We tell stories to our coworkers and peers all the time — to persuade someone to support our project, to explain to an employee how he might improve, or to inspire a team that is facing challenges. It’s an essential skill, but what makes a compelling story in a business context? And how can you improve your ability to tell stories that persuade?
What the Experts Say
In our information-saturated age, business leaders “won’t be heard unless they’re telling stories,” says Nick Morgan, author of Power Cues and president and founder of Public Words, a communications consulting firm. “Facts and figures and all the rational things that we think are important in the business world actually don’t stick in our minds at all,” he says. But stories create “sticky” memories by attaching emotions to things that happen. That means leaders who can create and share good stories have a powerful advantage over others. And fortunately, everyone has the ability to become a better storyteller. “We are programmed through our evolutionary biology to be both consumers and creators of story,” says Jonah Sachs, CEO of Free Range Studios and author of Winning the Story Wars. “It certainly can be taught and learned.” Here’s how to use storytelling to your benefit.
Start with a message
Every storytelling exercise should begin by asking: Who is my audience and what is the message I want to share with them? Each decision about your story should flow from those questions. Sachs says that leaders should ask, “What is the core moral that I’m trying to implant in my team?” and “How can I boil that down to a compelling single statement?” For instance, if your team is behaving as if failure is not an option, you might decide to impart the message that failure is actually the grandfather of success. Or if you are trying to convince senior leaders to take a risk by supporting your project, you could convey that most companies are built on taking smart chances. First settle on your ultimate message; then you can figure out the best way to illustrate it.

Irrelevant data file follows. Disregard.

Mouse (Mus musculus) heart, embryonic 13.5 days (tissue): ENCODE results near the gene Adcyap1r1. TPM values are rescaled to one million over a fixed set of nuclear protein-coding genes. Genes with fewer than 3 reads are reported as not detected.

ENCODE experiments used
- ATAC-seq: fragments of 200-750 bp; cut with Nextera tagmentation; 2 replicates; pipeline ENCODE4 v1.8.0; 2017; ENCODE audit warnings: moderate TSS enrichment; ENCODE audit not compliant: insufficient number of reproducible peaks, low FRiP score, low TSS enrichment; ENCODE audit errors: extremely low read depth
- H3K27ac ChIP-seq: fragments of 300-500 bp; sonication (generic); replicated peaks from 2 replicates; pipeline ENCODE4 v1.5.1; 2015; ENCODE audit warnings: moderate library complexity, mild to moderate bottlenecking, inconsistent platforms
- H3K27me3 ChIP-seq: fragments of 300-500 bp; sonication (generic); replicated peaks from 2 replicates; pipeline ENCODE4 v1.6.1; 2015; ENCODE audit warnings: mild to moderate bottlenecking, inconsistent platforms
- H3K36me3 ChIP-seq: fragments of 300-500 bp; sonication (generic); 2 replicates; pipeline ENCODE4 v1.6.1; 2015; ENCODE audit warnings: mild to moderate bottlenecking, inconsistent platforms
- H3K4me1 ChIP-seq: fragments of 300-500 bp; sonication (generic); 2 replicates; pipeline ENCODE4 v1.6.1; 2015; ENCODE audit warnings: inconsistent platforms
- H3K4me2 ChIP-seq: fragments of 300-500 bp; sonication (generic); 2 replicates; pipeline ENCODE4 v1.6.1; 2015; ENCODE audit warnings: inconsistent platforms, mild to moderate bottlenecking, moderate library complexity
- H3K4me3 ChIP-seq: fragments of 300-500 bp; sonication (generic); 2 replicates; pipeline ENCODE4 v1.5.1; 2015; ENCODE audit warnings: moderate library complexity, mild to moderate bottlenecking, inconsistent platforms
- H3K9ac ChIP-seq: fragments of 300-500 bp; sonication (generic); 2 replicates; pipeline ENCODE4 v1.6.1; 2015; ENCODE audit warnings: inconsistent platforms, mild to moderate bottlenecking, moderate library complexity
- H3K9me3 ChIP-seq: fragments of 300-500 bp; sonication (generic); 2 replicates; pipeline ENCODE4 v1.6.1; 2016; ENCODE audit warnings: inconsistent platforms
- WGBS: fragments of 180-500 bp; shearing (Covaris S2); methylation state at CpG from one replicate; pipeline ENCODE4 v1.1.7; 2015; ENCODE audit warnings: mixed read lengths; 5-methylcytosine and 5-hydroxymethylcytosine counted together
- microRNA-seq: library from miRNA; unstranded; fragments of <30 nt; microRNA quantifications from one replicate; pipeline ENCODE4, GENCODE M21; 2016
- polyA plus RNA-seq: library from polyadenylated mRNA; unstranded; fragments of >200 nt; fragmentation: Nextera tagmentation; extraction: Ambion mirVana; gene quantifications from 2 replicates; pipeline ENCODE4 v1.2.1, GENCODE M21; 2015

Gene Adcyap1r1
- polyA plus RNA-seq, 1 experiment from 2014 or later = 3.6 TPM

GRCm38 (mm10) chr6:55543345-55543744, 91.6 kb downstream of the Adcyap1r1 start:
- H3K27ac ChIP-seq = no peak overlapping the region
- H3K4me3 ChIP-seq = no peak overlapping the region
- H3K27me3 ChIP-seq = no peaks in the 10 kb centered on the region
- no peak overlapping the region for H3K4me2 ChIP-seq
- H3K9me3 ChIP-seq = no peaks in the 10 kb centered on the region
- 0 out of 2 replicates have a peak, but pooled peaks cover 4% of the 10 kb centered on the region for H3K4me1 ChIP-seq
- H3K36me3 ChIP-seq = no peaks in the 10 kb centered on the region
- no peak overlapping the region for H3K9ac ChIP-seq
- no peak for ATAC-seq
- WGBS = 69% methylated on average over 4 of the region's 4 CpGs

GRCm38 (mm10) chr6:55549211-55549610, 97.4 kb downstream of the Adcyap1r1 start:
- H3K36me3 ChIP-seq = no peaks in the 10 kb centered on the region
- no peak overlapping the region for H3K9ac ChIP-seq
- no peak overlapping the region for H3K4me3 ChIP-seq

Leadership is an influence process. Whenever you try to influence the beliefs or behaviors of another person, you are engaging in leadership. By this definition we are all leaders in some form or fashion. Understanding Basic Leadership Roles Q: Are you a parent? You’re trying to lead your children. Q: Are you a sports coach? … … Continue reading
Linked 2 Leadership
“Judge a person by their questions, rather than their answers.” – Voltaire
Quotes Daddy – Quote of the Day
There was a time when I was absolutely obsessed with keeping track of my money. I checked all of my account balances daily. I recalculated my net worth on a weekly basis. I meticulously tracked every single expense. I didn’t want to miss out on a dime.
Over time, I mellowed out on this type of tracking. I still follow my finances pretty carefully, but I don’t do the things above, at least not with such fervor.
Don’t get me wrong, I still pay attention. I still want my spending to be low and my net worth to keep going up.
Public speaking offers women in business a significant opportunity to gain publicity, increase brand exposure and awareness, and drive sales.
But how do you become a public speaker?
First, you need to establish yourself as an expert in your field, and there are some very specific steps that you can take to do it. Following are fives steps to get started:
1. Determine your area of expertise.
Every public speaker brings something specific to the audience she speaks to, and that something is usually related to her area of expertise.